November 20: Crossroads and Other Tales of Valdemar by Mercedes Lackey and others. An early collection, and it shows. The first couple of stories are very intense. (Also I think I like the gryphons and the Hawkbrothers least of that whole world, with the nasty parts of Karsite culture as close second.) Further on there are some I skimmed or even skipped because they were very military, one I started and kept reading even when I realised it was a horror story (but it’s bearable and ends well), one love story between people I like in later collections but the beginning of their relationship is too much like stalking. The last, by Mercedes Lackey herself, is nice fluffy fun.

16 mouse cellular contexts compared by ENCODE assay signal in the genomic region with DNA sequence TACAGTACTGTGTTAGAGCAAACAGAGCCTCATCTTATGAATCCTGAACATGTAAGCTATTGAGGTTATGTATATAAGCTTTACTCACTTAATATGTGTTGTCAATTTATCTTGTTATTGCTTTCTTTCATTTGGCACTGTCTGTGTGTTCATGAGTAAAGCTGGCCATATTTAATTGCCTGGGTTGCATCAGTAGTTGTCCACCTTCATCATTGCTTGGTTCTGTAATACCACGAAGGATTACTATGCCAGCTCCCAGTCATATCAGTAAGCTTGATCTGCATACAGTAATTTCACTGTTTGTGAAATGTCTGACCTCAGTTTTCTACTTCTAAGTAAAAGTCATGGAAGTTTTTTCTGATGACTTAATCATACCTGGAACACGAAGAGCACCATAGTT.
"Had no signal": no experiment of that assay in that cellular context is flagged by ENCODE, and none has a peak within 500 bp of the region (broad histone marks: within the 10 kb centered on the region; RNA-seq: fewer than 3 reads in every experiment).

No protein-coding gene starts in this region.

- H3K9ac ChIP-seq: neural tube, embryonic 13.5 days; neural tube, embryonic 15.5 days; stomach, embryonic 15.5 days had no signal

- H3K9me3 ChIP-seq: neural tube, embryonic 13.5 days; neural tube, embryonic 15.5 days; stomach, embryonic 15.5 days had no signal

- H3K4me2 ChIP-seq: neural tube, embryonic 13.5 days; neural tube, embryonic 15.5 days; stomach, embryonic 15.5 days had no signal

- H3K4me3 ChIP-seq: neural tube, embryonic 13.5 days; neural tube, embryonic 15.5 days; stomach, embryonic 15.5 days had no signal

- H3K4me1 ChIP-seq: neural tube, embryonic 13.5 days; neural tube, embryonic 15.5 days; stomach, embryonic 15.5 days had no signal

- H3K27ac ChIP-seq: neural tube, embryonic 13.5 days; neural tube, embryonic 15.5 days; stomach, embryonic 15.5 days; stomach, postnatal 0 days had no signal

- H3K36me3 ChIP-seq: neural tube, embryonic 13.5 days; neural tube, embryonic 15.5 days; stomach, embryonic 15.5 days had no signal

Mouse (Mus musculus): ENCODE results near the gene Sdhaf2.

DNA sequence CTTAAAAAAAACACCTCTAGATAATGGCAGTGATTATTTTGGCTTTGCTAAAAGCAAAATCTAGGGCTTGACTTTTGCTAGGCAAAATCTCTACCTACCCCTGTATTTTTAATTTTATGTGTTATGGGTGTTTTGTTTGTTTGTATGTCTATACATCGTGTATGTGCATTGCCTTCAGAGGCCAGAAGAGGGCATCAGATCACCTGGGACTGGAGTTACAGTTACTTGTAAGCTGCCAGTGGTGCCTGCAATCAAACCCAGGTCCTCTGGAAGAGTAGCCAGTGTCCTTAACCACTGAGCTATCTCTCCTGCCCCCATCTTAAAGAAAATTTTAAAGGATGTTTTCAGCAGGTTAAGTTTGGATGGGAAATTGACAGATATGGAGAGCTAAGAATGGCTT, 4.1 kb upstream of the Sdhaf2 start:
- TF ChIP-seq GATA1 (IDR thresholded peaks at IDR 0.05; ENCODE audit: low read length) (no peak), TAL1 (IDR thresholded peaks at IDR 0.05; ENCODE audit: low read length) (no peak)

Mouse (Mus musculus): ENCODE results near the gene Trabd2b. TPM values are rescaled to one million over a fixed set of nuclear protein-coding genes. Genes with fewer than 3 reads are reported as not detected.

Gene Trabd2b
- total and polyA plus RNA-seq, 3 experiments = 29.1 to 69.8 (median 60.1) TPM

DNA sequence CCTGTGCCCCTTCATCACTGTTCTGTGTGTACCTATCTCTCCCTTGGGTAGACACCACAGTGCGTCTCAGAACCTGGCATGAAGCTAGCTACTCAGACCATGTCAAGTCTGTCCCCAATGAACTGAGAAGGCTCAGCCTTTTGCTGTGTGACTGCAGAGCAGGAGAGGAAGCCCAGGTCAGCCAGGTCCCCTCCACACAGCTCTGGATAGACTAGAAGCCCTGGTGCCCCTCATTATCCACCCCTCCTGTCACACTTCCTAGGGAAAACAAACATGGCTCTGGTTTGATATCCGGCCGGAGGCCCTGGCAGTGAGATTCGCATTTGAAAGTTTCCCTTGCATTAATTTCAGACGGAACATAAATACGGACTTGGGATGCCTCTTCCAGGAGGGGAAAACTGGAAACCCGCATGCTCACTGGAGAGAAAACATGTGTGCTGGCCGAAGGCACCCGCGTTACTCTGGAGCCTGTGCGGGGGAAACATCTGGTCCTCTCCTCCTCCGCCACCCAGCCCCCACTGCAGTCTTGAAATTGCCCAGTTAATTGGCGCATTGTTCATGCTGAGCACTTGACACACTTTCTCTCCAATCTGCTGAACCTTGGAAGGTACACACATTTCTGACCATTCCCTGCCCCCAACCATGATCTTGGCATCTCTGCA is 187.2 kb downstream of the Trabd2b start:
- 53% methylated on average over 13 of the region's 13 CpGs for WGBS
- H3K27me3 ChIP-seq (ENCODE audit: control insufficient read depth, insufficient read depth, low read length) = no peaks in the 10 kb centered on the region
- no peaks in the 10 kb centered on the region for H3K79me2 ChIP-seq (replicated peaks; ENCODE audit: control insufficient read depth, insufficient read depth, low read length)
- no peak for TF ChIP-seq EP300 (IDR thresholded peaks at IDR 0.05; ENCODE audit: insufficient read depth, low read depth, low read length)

November 19: Spy, Spy Again by Mercedes Lackey. #3 of Family Spies. Starts with comfortable domesticness, but in the next chapter there’s so much worldbuilding that might have been much better if it had actually been part of the story. (And that’s me saying this; I usually don’t mind infodump. One of my favourite pieces of SFF is the chapters-long infodump at the beginning of, I think, Downbelow Station; I’m not interested in the rest of the book.) — Gah! I was about to write “this is a very gentle book, nothing really bad happens in it” but bad things start happening at 85%, I think a record even for Mercedes Lackey. (Also a bit of lazy writing and/or lack of copy-editing: “rocks ranging in size from a man’s head or a child’s ball to rocks the size of a village house”, which I’d probably have written as “rocks from the size of a man’s head or a child’s ball to the size of a village house” without the awkward “ranging in size” phrase.) And worse things happen at 92% and later, ending with I can only call equus ex machina.